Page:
CHARLOTTE – Duce Staley brings a jolt of energy, even while he walks through the offseason hallways in Bank of America Stadium.
They expect him to do the same thing on the sidelines.
The Panthers' new assistant head coach and running backs coach volunteered to be the first in a group of four fresh coaches to pose for his official Carolina headshot, leading the way and beaming at the chance to talk about how excited he was to coach here, telling stories with animated gestures and a wide grin.
"You're going to see a lot of energy, a lot of juice from this coaching staff," Staley said. "When you walk through the door as a former player, that's what they know you as. It's our job, before we leave through that door, to get them to know us as coaches. So that's the mission, and we're going to get it done."
He admitted he didn't know if he'd ever get a chance to join what he called "the hometown team," so he jumped at the opportunity to join Frank Reich's staff as soon as it presented itself.
For the first time in his career, Staley is back near his hometown of Columbia, S.C., just over 90 miles south of Charlotte. The former NFL running back watches his children play sports in the same area where he competed, and he attends games at his alma mater, the University of South Carolina.
Staley's return to the Carolinas also reunites him with his beloved mother, who he has continued to prioritize as she grows older. He makes a 90-minute commute up I-77 every morning, driving back home each day after work in Charlotte.
"One of the biggest mistakes in life is thinking you've got time," he said. "We all have been a victim of it. There have been many times throughout my life (when) I've said, 'I'll call you back,' or 'I'll see you later.' Time waits on no one. I don't want to miss that time with her. I don't want to miss that time with my family. So being able to come closer to home meant a lot to me."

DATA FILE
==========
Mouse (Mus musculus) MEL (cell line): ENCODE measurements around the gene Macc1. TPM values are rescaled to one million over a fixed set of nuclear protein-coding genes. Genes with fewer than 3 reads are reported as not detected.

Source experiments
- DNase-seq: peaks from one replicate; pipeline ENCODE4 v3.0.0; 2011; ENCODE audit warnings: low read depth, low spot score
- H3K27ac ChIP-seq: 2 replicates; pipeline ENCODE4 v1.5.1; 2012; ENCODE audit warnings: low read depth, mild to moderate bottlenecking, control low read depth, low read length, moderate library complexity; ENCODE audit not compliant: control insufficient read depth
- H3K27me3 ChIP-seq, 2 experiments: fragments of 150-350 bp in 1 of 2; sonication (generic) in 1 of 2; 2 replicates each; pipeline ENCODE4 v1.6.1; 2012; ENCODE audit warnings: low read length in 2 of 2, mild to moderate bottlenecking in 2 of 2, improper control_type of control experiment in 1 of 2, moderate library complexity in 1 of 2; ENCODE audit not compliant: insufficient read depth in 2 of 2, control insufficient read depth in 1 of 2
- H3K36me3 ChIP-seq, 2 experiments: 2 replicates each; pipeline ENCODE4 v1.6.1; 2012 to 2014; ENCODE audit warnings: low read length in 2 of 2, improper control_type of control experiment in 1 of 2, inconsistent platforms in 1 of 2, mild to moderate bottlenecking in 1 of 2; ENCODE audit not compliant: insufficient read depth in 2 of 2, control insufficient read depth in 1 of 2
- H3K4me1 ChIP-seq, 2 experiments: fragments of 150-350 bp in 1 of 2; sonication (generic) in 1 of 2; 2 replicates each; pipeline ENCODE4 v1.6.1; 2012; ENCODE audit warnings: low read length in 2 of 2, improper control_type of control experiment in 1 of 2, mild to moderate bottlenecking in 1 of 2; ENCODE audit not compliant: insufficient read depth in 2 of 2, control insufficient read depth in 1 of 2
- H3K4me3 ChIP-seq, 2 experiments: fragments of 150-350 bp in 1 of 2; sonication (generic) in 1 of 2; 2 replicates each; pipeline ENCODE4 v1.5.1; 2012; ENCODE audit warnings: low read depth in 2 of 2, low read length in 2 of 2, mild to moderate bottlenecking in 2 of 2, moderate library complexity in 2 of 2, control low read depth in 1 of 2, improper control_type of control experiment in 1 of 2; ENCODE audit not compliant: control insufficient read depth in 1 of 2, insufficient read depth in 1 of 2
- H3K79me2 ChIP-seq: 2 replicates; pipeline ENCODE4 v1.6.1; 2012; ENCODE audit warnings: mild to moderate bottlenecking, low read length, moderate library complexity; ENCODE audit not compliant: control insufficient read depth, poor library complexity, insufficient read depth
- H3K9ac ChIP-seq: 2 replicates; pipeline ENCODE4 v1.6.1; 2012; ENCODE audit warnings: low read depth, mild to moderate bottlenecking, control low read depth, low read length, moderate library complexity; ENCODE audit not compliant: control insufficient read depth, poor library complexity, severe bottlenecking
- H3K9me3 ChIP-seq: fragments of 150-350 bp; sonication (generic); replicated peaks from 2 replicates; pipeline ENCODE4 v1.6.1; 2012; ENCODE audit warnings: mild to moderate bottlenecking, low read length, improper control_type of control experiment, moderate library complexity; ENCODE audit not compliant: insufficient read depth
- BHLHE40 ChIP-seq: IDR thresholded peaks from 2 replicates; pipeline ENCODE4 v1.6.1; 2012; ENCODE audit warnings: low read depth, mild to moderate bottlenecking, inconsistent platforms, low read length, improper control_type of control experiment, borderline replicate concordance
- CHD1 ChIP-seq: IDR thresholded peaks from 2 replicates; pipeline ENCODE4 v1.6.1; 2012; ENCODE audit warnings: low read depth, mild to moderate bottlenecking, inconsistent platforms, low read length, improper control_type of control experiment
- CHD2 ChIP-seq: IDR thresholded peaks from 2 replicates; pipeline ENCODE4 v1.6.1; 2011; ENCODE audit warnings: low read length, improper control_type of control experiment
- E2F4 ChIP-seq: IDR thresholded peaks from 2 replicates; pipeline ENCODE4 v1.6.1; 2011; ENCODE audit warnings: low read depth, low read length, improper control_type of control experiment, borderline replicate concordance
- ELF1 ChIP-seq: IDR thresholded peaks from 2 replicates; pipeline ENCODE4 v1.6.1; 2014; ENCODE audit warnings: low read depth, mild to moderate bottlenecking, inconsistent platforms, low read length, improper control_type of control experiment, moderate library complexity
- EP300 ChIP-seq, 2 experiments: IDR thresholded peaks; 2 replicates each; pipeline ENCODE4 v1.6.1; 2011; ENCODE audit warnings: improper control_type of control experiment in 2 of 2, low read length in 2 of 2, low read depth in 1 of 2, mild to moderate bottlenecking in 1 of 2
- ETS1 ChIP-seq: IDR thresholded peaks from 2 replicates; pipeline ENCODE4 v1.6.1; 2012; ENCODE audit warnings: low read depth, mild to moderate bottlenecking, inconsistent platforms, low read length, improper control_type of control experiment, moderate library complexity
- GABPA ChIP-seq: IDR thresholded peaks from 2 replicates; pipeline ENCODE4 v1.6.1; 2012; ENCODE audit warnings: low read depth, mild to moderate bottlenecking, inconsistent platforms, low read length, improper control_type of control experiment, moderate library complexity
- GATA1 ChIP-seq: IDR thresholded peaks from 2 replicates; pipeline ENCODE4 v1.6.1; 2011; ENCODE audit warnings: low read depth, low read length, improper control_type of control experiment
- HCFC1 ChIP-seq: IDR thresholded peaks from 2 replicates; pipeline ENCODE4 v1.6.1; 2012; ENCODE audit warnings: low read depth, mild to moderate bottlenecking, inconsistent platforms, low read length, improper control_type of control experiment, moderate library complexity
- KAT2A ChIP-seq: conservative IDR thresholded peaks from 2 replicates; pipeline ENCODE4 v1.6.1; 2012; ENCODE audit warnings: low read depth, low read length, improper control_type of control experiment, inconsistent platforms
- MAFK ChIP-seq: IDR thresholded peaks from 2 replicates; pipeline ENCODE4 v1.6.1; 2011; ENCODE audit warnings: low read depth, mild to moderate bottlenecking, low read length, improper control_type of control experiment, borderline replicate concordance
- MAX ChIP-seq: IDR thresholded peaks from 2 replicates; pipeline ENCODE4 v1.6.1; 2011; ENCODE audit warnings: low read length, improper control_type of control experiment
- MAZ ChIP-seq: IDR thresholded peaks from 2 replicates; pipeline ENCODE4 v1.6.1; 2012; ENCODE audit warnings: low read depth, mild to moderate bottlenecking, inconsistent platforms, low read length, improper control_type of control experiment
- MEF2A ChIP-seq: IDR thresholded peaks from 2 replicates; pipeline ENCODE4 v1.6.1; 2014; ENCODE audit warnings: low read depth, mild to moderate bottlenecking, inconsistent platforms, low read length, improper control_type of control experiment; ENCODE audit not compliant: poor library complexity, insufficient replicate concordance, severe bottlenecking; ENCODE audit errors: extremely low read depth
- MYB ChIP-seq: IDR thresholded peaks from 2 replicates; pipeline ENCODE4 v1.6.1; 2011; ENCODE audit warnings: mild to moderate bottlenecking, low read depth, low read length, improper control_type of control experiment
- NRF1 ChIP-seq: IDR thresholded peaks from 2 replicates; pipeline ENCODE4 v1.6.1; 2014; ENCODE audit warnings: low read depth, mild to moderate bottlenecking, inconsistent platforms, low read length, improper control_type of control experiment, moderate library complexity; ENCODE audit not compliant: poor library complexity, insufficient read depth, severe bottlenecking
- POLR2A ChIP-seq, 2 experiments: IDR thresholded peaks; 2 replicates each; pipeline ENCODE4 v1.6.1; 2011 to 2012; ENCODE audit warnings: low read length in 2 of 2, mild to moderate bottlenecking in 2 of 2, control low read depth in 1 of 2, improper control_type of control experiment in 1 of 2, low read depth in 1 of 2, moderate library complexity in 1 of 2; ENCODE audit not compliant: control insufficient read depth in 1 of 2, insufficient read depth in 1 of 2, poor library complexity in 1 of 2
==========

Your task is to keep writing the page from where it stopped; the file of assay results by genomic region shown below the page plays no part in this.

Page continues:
After a decade playing running back in the NFL with the Eagles and Steelers and 12 years coaching in Philadelphia and Detroit, Staley reunited with Reich at Carolina. The two were part of the Eagles' staff together for two years, and they won a Super Bowl together in the 2017 season. Reich was the offensive coordinator in Philadelphia, while Staley oversaw running backs.
Reich said he'd wanted Staley on his staff as soon as he began thinking about his coaching future throughout November and December last year. Reich admired Staley's energy and ability to connect with players.
"Duce, he brings the hammer, and you need some guys like that," Reich said. "You don't want everybody to be like that, but Duce has a lot of wisdom. He's very street smart, smart period, but savvy. A former player understands how the players think. I worked with him for two years in Philadelphia; we got very close. … I saw firsthand how smart of a coach he was, how he got the most out of the players, and see how he really helped the whole team, not just the offense."
A proud former Gamecock, Staley kept up with his former college through his son, Damani, who played linebacker at South Carolina from 2017-21.
He has also kept a closeness to the school through his ties to USC women's basketball coach Dawn Staley, who has led the Gamecocks program to two national championships and has a legacy across the Carolinas in basketball.